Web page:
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Supporting young children in grief - 2 to 5 years

About two years ago, after celebrating her 99th birthday, our beloved "Granny-Oma," my husband's grandmother, died. At the time, my children were 4 and 6 years old and we were faced with explaining the mystery of death and dying to them for the very first time.

Using simple and straightforward language, we explained that Oma had died, which meant that her body did not work anymore, and that we would not be able to see her again. We read the book Lifetimes together, and we celebrated her life with extended family at a funeral.

Time passed, and one evening we found ourselves chatting about our favourite memories of Oma over dinner. The kids talked about the things that they remembered, and my husband in and I shared stories of her homemade marzipan birthday cakes and jelly donuts. Then my daughter Maia, the youngest, began to recall the story of Oma's death. She talked about the funeral, and the people that were there. Finishing her story she said, "And then Oma disappeared."

"Disappeared?!" I said, "Oma didn't disappear!" It turns out that when we had told the kids that we would not be able to see Oma again, little Maia had understood that to mean that she had disappeared into thin air! Being her first experience of death, Maia had no other frame of reference for the experience beyond what we had told her, and what she had experienced firsthand. Since the kids never saw Oma again, Maia had determined with her creative 4-year-old mind that she must have disappeared! Though we had explained what we thought was important, we hadn't realized that Maia also had some unspoken questions that had gone unanswered.

A Preschoolers' Understanding of Death

Preschool-age children are egocentric and see themselves as the centre of their worlds. Because of this, they may view a loved one's death as a punishment for something they did wrong, or as something that could also happen to them. Children at this age need concrete information and repeated reassurance that they are not to blame and that they are safe. They also have difficulty understanding the permanency of death, and it might be seen as reversable or temporary.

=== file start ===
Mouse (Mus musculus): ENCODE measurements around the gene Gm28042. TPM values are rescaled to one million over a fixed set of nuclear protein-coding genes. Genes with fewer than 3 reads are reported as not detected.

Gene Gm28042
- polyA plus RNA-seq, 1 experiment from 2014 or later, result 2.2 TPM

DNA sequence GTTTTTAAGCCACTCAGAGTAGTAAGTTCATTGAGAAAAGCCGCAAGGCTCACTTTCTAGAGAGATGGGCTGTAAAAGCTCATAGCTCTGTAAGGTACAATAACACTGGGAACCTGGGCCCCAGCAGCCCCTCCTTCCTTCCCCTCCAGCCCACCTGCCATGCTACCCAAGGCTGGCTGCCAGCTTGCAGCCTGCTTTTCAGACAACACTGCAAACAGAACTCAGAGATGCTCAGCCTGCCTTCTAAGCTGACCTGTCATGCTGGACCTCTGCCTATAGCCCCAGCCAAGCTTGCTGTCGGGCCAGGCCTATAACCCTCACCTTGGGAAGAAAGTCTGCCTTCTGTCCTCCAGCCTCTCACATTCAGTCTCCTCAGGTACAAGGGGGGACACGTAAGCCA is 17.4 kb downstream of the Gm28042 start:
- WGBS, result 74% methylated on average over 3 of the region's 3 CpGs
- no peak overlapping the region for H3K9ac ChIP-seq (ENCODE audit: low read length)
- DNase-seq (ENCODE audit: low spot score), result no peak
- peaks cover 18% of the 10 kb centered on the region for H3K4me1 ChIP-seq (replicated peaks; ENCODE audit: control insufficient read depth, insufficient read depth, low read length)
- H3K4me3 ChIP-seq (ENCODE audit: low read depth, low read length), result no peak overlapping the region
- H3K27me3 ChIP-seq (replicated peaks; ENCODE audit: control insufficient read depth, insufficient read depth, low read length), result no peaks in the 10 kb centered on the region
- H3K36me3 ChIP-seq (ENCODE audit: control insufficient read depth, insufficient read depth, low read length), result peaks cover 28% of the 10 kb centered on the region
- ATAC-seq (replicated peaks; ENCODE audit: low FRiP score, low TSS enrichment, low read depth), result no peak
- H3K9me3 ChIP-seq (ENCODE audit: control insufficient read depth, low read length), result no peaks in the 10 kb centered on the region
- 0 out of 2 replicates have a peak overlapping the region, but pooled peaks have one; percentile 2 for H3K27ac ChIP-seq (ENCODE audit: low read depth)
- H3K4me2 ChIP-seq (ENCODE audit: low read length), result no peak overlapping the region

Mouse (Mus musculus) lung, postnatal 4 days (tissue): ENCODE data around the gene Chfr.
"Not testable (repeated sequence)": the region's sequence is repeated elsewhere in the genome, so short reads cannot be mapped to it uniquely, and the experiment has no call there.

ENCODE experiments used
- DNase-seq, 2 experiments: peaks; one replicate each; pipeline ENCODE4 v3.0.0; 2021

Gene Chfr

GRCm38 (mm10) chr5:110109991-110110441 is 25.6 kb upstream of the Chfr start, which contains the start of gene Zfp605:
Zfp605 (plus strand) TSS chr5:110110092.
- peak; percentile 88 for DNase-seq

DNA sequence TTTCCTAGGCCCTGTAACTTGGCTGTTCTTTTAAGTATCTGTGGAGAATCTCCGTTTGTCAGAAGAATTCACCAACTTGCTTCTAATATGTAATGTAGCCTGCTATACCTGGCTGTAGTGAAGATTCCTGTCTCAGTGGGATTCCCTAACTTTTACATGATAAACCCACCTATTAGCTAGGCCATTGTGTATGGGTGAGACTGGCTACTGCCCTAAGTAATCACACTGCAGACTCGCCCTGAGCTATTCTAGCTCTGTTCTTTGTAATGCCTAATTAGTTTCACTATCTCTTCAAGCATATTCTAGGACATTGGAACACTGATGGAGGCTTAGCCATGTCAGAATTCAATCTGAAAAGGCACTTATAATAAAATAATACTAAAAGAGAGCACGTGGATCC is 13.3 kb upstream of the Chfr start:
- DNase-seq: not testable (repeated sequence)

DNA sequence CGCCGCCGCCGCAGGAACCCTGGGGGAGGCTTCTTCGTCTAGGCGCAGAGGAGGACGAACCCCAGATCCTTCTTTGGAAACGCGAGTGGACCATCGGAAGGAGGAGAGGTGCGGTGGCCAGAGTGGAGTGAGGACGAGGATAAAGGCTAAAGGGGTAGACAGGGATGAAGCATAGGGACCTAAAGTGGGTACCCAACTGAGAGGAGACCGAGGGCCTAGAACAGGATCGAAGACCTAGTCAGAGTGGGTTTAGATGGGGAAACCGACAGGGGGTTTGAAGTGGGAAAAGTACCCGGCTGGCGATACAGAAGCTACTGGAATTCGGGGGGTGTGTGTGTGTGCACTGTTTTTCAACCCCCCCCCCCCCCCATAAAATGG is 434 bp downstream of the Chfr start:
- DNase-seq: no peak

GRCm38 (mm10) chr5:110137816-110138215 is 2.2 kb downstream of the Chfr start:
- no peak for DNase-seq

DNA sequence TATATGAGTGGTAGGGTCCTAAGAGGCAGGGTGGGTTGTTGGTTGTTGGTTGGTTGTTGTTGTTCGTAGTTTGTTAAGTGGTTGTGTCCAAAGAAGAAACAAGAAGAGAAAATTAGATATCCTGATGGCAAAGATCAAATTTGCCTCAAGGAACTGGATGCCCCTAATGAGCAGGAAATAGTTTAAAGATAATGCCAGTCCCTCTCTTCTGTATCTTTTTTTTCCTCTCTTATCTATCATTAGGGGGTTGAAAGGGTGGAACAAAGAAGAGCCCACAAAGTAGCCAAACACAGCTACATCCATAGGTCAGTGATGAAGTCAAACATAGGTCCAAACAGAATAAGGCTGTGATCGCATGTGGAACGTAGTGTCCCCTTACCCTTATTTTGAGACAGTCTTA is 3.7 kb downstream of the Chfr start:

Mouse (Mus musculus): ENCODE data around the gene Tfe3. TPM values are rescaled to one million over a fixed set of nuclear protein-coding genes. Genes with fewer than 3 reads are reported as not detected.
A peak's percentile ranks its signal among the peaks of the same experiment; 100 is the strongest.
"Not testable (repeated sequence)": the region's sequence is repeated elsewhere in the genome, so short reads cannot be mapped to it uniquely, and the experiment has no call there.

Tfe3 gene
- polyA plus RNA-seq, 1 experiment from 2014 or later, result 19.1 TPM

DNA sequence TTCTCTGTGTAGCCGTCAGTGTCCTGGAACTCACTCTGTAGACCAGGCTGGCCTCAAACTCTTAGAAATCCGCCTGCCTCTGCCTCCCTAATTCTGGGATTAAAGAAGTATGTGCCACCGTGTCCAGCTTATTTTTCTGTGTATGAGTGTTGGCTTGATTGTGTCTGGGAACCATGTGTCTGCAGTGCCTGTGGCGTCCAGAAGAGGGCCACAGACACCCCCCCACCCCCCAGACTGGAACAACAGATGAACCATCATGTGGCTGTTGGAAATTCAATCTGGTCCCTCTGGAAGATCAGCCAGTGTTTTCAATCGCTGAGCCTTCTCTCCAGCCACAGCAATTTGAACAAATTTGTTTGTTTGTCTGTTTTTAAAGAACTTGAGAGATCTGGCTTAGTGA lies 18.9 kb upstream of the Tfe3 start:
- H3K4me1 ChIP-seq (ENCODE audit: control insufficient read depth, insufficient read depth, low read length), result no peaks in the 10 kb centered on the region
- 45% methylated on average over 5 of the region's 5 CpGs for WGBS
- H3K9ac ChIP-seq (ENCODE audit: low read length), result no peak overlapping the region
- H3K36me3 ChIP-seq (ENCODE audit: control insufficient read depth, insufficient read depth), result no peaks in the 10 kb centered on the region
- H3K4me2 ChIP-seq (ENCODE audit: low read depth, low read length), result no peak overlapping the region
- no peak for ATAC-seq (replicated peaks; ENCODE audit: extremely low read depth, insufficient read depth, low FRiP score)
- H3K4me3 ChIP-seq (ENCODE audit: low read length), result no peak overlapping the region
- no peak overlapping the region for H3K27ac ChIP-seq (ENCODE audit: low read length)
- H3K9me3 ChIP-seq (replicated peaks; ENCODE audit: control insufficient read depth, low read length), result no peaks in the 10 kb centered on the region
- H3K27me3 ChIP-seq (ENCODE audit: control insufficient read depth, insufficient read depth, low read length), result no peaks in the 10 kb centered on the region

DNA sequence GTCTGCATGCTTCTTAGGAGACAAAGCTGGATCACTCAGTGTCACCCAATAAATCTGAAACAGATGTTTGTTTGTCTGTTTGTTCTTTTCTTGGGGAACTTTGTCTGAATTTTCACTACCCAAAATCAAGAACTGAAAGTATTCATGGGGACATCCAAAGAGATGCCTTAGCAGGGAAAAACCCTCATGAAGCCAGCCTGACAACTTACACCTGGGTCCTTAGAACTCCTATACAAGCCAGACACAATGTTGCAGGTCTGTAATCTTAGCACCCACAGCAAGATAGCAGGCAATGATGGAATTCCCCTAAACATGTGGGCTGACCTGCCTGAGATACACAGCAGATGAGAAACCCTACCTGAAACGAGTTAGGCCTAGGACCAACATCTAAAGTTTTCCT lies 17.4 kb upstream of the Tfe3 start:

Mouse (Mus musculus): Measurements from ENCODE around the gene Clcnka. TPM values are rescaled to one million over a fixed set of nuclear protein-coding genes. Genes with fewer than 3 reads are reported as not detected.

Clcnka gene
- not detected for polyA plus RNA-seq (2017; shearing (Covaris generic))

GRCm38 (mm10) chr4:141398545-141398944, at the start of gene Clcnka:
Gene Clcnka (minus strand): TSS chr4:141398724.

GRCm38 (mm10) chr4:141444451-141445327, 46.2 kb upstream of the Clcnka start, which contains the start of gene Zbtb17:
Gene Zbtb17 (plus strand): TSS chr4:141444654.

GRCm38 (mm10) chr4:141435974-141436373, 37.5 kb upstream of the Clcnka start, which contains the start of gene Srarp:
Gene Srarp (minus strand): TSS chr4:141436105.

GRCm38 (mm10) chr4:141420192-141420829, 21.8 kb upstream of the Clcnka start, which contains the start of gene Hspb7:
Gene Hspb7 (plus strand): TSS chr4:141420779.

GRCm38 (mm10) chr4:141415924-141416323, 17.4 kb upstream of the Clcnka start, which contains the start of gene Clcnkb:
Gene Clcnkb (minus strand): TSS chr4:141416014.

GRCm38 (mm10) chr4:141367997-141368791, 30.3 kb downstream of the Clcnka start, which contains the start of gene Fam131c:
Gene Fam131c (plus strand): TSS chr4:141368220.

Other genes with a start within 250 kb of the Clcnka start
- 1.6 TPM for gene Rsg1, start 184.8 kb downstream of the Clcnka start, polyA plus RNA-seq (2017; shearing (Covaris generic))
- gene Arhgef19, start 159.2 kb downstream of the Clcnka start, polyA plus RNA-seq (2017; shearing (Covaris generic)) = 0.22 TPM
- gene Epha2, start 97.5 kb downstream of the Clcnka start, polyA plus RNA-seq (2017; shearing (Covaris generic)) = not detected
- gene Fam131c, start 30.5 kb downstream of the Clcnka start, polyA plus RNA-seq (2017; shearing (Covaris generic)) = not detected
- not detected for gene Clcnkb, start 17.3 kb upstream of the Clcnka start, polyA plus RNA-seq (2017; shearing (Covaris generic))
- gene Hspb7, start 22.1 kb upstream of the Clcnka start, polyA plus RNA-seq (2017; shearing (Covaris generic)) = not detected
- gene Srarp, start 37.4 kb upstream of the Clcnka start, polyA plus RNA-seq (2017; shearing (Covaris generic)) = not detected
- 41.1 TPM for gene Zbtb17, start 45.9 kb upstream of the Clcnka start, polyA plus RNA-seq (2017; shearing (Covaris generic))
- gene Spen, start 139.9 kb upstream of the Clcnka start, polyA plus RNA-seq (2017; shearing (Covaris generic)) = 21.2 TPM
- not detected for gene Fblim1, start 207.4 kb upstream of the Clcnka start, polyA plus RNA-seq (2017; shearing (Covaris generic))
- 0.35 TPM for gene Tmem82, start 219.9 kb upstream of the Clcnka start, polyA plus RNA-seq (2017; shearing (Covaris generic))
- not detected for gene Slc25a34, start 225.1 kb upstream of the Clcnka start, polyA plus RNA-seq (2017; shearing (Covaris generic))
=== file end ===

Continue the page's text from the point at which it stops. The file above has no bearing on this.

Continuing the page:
How to Respond

Young children need explanations that are short, concrete, and truthful, and they may need these responses to be repeated over and over again. Euphemisms such as "she passed away," or "he's in a better place," are confusing to children and may lead to misunderstanding.

Because they often engage in "magical" thinking and will fill in any gaps in information with their own creative ideas, it is important to clarify any misunderstandings and to revisit the experience over time. Revisiting the loss is a very necessary and important part of teaching young children about death. As adults, it is hard for us to know what a child understands, and so checking in with children over time can give us a window into their world and the opportunity to clear up any misconceptions. Young children will also develop the capacity to understand death more and more as they grow and mature, and so details of the loss may need to be revisited in order for them to be incorporated into their growing understanding.

Preschool-aged and young school-aged children will often play out significant events or storylines in their play. Your presence as they play will give you an opportunity to listen in and to correct any misunderstandings. Retelling the "story" of the loss, either verbally, by drawing a picture, or by making a book, will give the child a frame of reference for the experience of death, and will also help to clarify important details.